"The history of this letter is very disturbing," said Mary Lee Orr of the Louisiana Environmental Action Network (LEAN). LEAN, a state-wide group has filed an ethics complaint against the Parish president's office with the State Ethics Commission on behalf of the St. James citizens. "It is hard to believe that taxpayers money can be used to support a particular position in the permitting process. How can a parish president's office use taxpayer's money to directly tell citizens to write letters of support for Shintech to the assistant secretary of DEA while [the] local, state and federal permitting process were ongoing?"

  • Shintech recently contributed $5,000 to the reelection campaign of Mike Foster, governor of Louisiana. Harris, Deville and Associates, a Baton Rouge public relations firm hired by the company contributed another $5,000. The firm also provided more than $2,000 in in-kind contributions.

Harris, Deville and Associates have widely distributed a study by researchers at Louisiana State University that dismisses the existence of a cancer alley. The cancers that do occur in the area, according to the study's authors, are attributable to poor diet and smoking. But [epidemiologists] reviewing the study question its findings.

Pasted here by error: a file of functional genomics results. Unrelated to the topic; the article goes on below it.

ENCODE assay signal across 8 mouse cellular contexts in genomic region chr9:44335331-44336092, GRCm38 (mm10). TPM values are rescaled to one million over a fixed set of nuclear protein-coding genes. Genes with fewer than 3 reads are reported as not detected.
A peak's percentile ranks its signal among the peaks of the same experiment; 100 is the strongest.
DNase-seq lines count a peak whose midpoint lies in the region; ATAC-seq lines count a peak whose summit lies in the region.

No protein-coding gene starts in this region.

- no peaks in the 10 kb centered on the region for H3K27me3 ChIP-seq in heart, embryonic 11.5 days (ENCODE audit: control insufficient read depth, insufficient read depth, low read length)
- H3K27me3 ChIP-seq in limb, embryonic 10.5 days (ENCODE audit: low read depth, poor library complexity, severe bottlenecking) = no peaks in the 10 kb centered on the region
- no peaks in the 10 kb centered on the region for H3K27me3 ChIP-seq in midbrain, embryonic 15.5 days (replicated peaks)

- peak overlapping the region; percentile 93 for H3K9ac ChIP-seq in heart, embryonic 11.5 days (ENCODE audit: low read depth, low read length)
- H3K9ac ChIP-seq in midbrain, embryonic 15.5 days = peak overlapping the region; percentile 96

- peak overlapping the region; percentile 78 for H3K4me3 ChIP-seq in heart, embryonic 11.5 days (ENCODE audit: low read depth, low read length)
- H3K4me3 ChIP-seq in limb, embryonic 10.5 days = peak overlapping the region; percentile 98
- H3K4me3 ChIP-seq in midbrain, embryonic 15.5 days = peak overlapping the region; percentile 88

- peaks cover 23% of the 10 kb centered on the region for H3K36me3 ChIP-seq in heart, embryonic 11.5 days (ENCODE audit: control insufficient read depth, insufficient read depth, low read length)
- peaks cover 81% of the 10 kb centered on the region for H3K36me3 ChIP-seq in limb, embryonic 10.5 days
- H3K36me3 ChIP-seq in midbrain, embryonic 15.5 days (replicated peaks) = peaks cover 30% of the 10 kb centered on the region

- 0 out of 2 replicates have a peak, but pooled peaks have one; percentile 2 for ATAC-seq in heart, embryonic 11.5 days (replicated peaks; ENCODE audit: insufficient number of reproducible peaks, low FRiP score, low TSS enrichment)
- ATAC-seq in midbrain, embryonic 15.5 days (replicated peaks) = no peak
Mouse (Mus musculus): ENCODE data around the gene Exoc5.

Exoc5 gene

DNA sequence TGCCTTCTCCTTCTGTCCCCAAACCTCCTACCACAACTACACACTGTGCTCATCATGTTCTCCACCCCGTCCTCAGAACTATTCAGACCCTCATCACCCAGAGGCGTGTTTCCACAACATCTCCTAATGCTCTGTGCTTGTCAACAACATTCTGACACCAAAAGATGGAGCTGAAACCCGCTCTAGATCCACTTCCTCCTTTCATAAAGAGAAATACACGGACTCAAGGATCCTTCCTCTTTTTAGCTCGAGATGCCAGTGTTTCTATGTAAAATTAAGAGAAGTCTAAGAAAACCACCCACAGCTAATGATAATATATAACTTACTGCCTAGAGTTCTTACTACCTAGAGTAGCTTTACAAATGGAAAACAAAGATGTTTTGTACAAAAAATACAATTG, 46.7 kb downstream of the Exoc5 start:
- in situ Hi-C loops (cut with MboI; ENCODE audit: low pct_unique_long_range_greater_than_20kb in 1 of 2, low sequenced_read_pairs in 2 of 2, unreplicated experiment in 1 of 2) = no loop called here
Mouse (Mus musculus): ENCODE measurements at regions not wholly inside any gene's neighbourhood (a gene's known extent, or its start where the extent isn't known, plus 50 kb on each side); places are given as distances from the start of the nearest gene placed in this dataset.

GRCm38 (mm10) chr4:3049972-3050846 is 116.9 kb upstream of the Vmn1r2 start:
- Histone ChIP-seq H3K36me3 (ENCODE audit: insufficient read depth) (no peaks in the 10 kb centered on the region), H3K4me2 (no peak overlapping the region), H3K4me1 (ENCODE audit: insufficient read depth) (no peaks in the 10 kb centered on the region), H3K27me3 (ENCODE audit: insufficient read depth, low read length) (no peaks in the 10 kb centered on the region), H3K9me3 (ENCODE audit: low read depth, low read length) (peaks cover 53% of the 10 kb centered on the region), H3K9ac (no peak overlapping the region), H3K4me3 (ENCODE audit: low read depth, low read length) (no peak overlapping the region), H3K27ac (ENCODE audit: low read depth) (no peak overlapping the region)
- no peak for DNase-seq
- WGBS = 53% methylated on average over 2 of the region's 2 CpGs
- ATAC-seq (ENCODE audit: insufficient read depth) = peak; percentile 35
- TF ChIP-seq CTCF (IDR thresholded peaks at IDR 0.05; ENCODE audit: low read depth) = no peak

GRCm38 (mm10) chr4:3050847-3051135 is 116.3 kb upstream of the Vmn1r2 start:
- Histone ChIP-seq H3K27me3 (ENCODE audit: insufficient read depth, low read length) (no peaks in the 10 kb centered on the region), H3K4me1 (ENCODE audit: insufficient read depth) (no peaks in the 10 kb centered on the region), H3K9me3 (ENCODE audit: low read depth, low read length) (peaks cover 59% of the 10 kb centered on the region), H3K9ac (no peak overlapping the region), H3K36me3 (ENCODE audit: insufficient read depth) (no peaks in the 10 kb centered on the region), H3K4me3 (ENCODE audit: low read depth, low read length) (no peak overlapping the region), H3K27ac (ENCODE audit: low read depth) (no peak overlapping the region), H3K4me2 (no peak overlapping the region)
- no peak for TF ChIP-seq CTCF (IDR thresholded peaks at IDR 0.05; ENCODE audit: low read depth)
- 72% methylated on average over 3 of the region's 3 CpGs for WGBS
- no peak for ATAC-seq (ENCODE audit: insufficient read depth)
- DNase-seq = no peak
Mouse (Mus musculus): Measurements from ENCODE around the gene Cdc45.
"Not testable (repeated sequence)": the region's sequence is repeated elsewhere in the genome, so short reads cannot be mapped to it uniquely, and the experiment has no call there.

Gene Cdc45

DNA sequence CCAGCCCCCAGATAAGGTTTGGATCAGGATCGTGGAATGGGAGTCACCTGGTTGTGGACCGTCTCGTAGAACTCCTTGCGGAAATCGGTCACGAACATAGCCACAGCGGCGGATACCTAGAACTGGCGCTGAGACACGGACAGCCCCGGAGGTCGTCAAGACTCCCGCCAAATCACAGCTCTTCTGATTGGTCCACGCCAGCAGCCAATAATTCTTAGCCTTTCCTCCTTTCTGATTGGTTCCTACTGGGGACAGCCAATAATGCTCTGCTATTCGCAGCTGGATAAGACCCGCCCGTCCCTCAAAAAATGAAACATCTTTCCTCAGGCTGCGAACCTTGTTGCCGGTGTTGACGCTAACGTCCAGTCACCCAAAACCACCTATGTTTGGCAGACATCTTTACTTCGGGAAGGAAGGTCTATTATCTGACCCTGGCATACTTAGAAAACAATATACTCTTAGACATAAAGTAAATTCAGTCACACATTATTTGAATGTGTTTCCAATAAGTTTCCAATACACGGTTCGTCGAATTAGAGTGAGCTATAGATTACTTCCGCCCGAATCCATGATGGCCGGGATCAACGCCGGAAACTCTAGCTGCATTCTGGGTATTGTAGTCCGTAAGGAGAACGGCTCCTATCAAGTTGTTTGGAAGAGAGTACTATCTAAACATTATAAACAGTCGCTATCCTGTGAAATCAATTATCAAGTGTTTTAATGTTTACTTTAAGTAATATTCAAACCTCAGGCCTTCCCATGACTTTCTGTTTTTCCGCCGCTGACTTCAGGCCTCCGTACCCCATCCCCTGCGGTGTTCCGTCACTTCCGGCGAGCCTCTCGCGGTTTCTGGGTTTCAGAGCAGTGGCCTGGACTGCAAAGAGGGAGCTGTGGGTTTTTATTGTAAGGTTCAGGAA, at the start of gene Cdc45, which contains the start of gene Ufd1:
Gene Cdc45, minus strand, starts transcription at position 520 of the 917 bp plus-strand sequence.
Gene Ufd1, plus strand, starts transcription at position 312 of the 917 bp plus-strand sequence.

First, they say, the report combined small parishes like St. James which had the effect of masking any excess cancers that might be occurring in smaller towns like Convent. "These analyses have little sensitivity to the research questions about cancer excess which might be associated with environmental contamination in communities along the Mississippi," wrote David Richardson, an epidemiologist at the University of North Carolina School (UNC) of Public Health. "While the focus might have been on communities along the river, in these analyses the 'river parishes' are combined with Baton Rouge which must dominate it statistically."